Tuesday, January 3, 2012

The Black Himalayas and Fewa Lake (part 1)

In a previous post I mentioned Dr Sharma's book about climate change in Nepal. It makes mention of Sherpas sending a rock from Mt Everest to President Obama and other heads of state to raise awareness about disappearing snow and glaciers. Although I am primarily interested in forecasting, interviewees in every country so far have brought up climate change and global warming. Below is the story of some of those concerned in Nepal.

After streamgage hunting along the Prithvi Highway we arrived in Pokhara, the scenic city most tourists use as a jump off point to the Annapurna trail. Pokhari is the Nepalese word for lake and there are many in the area, most notably Fewa Lake. The Seti River also carves deep gorges through the valley. 
Seti River in foreground, Himalayas in the back

Sarankot is a hilltop in the middle of the valley with 360 degree panorama of the mountains. We stayed overnight to watch the sunrise and our room, built into the hillside, was as as quiet as a tomb.

A friendly stray dog hangs out at the peak's observation deck, near the military outpost. He is quite possibly the fattest and happiest dog in the country. 
From Sarankot, one can look down at the upper end of Fewa Lake, where the river flows in. The water level was a little low, as is typical for this time of year but it showed signs of silting up (i.e. filling up with sediment)   along the north side of the lake.

Terrace farming in the foreground. There is also fish farming in the upper reaches of the lake. 
We visited Nirajan Sapkota, a Meteorologist at the Western Regional Climate Office of the Department of Hydrology and Meteorology, to learn more about climate measurements in Nepal.

Nirajan is on the far right, Fewa lake and Fishtail peak are on the left. 
Rainfall and temperature are measured at the Hydrology Department's office
Nirajan's "Ark" was a locked filing cabinet full of hand-written daily records of climate data, collected from stations that his office managed. He showed us some of the "scriptures", particularly data from Lumle, nicknamed "The Cerrapunji of Nepal". Cerrapunji is in India and is, according to some, the wettest or second wettest place on earth. Lumle gets over 4000 mm (155 inches) of rainfall per year, about four times as much as Portland, Oregon, seven times as much as Paris.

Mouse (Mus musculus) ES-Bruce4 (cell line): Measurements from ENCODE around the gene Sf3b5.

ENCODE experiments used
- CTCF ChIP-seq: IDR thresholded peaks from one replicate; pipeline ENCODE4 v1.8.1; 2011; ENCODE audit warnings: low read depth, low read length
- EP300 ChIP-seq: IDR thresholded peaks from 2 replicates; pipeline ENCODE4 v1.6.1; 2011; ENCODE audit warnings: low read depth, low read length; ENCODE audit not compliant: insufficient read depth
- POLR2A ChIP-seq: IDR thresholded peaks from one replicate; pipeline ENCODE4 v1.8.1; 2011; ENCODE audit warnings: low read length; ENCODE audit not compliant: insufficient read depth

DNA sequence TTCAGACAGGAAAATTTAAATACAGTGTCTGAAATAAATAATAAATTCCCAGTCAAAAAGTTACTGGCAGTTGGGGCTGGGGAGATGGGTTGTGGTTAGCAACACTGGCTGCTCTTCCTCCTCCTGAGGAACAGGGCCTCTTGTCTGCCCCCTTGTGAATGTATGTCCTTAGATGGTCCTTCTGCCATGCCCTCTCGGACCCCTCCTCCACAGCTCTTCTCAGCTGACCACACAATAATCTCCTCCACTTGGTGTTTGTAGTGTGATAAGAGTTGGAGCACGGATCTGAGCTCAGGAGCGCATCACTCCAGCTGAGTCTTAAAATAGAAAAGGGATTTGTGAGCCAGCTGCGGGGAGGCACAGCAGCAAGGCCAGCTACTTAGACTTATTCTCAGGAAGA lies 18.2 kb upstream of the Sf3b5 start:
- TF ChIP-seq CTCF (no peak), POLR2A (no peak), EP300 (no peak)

Daily precipitation forms filled in by hand. 

Amazingly the region (including Cerrapunji) has a dry season. That means that when it rains, it rains like nobody's business. It rains every day for three months at a time.

Much of the job of the office is to collect the data, store it, and distribute it to the national headquarters in Kathmandu. The office also pays the data observers. A chart indicated the going salary for observers:

Regular (i.e. rainfall) observers: 35 rupees ($0.40 USD) per day
Agromet observer (i.e. adding temperature and humidity and perhaps pressure): 80 rupees ($0.95 USD)
Climate observer (i.e. a full raft of sensors, perhaps even including radiation and evaporation): 120 rupees ($1.40 USD) per day.

For reference, we heard that a streamgage observer got $0.25 USD per observation and that an automated streamgage cost about $2,000 USD. Installing a weather radar station in Nepal would cost $2 Million USD. You could pay 200 observers to measure rainfall every day for 70 years, or you could have one radar- take your pick.
The office computer at the hydrology department. There are 5 computers for 17 people.
When asked about his biggest challenges, nearly all the problems were data related. Problems with the database. Problems with data gaps. Problems with the data quality. Problems with the speed of the data. Problems with not sharing data among agencies. To be honest, we have heard the same thing in every country we have been in so far.

I suggested that this is the room where they keep the missing data
[Continued in part 2]


  1. You took that photo of the fish farm falling out of the sky with a broken leg, didn't you?

  2. Believe it or not it's true! I was still on crutches when we decided to go paragliding. The rationale was that if my leg was re-broken, insurance would cover it. The take off was scary, but the landing was smooth.